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This month saw a number of high-level rapid and blitz tournaments, which gives us a chance to look into some of the offbeat lines and surprise weapons that often crop up in these events. Meanwhile in classical games, there were new developments in both the Réti and English.

Download PGN of July ’16 Flank Openings games

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Van Geet (or Dunst) Opening 1 Nc3 [A00]

It's been a while since we covered 1 Nc3 - the Van Geet (or Dunst) Opening - on this site. In the strong Eurasian Blitz Cup, IM Egerov of Kazakhstan more than held his own in four games with 1 Nc3 against much higher rated GMs, scoring wins against Bologon and Potkin. Black's choice of first move is usually influenced by his repertoire against 1 e4, although there are a number of move-order tricks for the unwary. Egorov - Bologan opened with 1 Nc3 e5, and with 2 Nf3 Nc6 3 d4 White stayed firmly within Van Geet waters. Following 3...exd4 4 Nxd4 Black then tried the rather rare 4...Bb4:

Following 5 Nxc6 Bxc3+ 6 bxc3 dxc6 7 Qd4 Nf6 8 Bg5 Be6, the game was already in uncharted territory. White's queenside pawns are shattered but he has the two bishops and a kingside majority.

Bird's Opening 1 f4 d5 2 Nf3 Bg4 [A03]

The Bird is another rare guest at top level that more often takes flight in blitz and rapid chess. Black's most common response to 1 f4 is to play 1...d5 and then enter a typical reversed mainline Dutch with an early ...g7-g6. Aleksandrov - Sjugirov instead opened with 1 f4 d5 2 Nf3 Bg4. Since Black's 2nd move was Kramnik's choice in a 2014 classical game, it deserves attention. Black gets his light-squared bishop outside the pawn chain and goes for quick development. It also discourages White from an early kingside fianchetto:

After 3 e3 Nd7 4 h3 Bxf3 5 Qxf3 e6 6 b3 Ngf6 7 Bb2, Black needs to come up with a plan to counter White's simple idea of creating a big kingside pawn-roller, although his answer in this game was unconvincing.

Réti Opening 2...d4 3 b4 f6 4 Na3 [A09]

A critical line of the modern Réti starts with 1 Nf3 d5 2 c4 d4 3 b4 f6 and now 4 Na3 has taken over as White's main try, after Black found plenty of resources in the line 4 e3 e5 5 c5 a5. Following 4...e5 5 Nc2 Aronian - Topalov continued with the novelty 5...Na6!?:

Black's 5th move is actually recommended by Topalov's compatriots Semkov and Delchev in their new book Attacking the English/Reti. Black plays for central space in classical fashion. In the game, Black certainly did well from the opening, although Aronian later outplayed his opponent to take the full point.

Anti-Grünfeld 1 c4 g6 2 e4 e5 3 d4 [A10]

Inarkiev - Xu Xiangyu opened with 1 c4 g6 2 e4 e5 3 d4, a topical anti-Grünfeld line which we have covered here several times so far this year. After 3...Nf6 4 Nf3 Black now essayed 4...Bg7!? – an almost unknown move in this well analyzed position:

This seemed to catch Inarkiev by surprise and he failed to find a path to an advantage. After 5 dxe5 Nxe4 White played 6 Qd5 – a new move, but not the best. I examine alternatives in the notes.

Réti Opening Anti-Slav [A11]

In Alekseev - Goryachkina we review the latest developments in the Gurevich anti-Slav setup 1 Nf3 d5 2 e3 Nf6 3 c4 c6 4 Nc3 e6 5 b3, which continues to crop up on a regular basis. With 5...Bd6 6 Bb2 0–0 7 Be2 Re8 8 Qc2 Black's move-order is designed to enable the principled ...e6-e5 thrust, fighting for the centre at the earliest opportunity. By delaying ...Nbd7, she keeps the option open of playing ....Nb8-c6 should pawns get exchanged on the d5-square.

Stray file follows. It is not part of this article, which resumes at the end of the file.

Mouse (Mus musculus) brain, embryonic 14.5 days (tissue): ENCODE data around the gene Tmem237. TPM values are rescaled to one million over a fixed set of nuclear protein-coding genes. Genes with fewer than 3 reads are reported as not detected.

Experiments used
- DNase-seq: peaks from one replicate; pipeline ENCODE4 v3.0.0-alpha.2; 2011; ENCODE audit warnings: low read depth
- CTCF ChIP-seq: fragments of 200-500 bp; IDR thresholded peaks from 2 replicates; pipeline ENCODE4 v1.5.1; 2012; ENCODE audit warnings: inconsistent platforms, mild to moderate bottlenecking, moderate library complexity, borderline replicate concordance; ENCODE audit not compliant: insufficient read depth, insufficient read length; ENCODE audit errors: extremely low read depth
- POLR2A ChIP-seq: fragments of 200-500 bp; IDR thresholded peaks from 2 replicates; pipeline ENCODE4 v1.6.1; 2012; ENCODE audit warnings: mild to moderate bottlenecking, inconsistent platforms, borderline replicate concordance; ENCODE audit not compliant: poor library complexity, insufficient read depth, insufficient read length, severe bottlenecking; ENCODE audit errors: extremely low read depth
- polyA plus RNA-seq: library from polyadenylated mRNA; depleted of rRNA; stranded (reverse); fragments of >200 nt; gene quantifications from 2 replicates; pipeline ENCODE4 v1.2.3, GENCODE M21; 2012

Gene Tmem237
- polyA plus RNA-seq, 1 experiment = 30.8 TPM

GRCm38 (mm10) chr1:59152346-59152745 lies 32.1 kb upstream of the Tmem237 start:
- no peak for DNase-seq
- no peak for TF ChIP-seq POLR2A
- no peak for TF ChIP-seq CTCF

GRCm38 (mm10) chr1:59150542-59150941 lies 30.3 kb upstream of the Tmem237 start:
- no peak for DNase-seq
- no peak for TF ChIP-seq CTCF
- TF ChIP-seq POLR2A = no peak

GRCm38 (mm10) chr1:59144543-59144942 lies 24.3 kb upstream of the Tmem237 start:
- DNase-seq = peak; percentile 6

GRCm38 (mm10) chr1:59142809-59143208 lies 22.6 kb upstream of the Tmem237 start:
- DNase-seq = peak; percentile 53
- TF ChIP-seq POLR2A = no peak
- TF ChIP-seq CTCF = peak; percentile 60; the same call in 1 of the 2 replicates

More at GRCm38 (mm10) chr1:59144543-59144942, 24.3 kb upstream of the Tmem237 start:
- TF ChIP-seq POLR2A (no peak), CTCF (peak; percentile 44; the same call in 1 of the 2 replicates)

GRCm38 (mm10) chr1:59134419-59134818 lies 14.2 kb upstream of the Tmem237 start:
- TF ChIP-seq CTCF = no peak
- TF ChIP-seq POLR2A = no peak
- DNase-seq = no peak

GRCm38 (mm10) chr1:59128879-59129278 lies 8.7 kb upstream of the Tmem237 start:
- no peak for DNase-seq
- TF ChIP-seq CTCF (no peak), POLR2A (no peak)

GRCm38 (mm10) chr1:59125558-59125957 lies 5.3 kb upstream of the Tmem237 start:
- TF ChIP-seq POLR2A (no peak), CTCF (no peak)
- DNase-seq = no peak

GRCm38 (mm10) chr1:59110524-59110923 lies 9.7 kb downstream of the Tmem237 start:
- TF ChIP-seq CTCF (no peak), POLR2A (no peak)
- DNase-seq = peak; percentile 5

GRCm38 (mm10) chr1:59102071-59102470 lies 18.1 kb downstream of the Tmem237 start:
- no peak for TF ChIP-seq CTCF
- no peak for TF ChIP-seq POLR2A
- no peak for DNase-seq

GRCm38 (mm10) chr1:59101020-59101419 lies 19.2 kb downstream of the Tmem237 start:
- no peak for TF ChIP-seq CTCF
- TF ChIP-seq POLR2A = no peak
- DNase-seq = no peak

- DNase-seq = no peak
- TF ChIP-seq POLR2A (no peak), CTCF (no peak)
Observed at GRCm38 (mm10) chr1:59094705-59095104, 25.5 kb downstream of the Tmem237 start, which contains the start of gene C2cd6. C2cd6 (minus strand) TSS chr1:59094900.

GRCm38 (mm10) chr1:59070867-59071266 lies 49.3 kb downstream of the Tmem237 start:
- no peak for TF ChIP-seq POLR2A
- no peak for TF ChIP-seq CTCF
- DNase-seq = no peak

The game continued 8...e5 9 cxd5 and now Black chose the recapture 9...Nxd5 leading to a typical reversed Sicilian setup. A critical question is whether White can get anything after the alternate recapture 9...cxd5, which is reviewed in the notes to the game.

Reversed Dragon 6 e3 [A22]

In the highly theoretical reversed Dragon, the relatively fresh line 1 c4 e5 2 g3 Nf6 3 Bg2 d5 4 cxd5 Nxd5 5 Nc3 Nb6 6 e3 continues to attract followers. The game Piorun - Dziuba proceeded with 6...Be7 7 Nge2 0–0 8 0–0 Nc6 9 f4 f6:

Here Black deviated from earlier games with 10 f5 Bd7 11 d4 and now 11...Be8, a new move, re-routing the bishop and keeping the pawn structure flexible.

Hedgehog 7 d4; 8...0-0 [A30]

Kovalenko - Bluebaum opened with the traditional mainline of the Hedgehog 1 c4 Nf6 2 Nc3 c5 3 Nf3 e6 4 g3 b6 5 Bg2 Bb7 6 0–0 Be7 7 d4 cxd4 8 Qxd4. Here 8...d6 is the most popular try, but Black instead played 8...0–0, which has a reputation, perhaps unjustly as it turns out, of being less accurate. White continued 9 Rd1 d6 10 b3 Nbd7 11 Ba3 which is one way of trying to take advantage of Black's move-order:

Following 11...Nc5 12 b4 Nce4 White has chances for a small edge, although Black held in this game. I also take a look at alternatives for both sides on earlier moves.

Symmetrical English 1 c4 c5 2 Nf3 Nc6 3 Nc3 e5 4 e3 Nf6 [A34]

At the elite Grand Chess Tour rapid and blitz tournaments, held in Paris and Leuven this month, many games featured the Flank Openings. For the most part, however, these were of the "let's just play chess" variety, rather than theoretical duels. The game Giri - Vachier Lagrave is one exception, where Giri appears to have arrived well prepared with an improvement in an opening that Vachier-Lagrave has played many times in recent tournaments. Following 1 Nf3 c5 2 c4 Nc6 3 Nc3 e5 4 e3 Nf6 5 Be2 d5 6 d4 cxd4 7 exd4 e4 8 Ne5 dxc4 we reach the following position:

After 9 Qa4 Be7 10 Nxc6 bxc6 11 d5 was likely Giri's prepared improvement over earlier MVL games. He emerged a pawn to the good and eventually converted in a rook endgame.

I hope you enjoy this Update!

Until next month, David.

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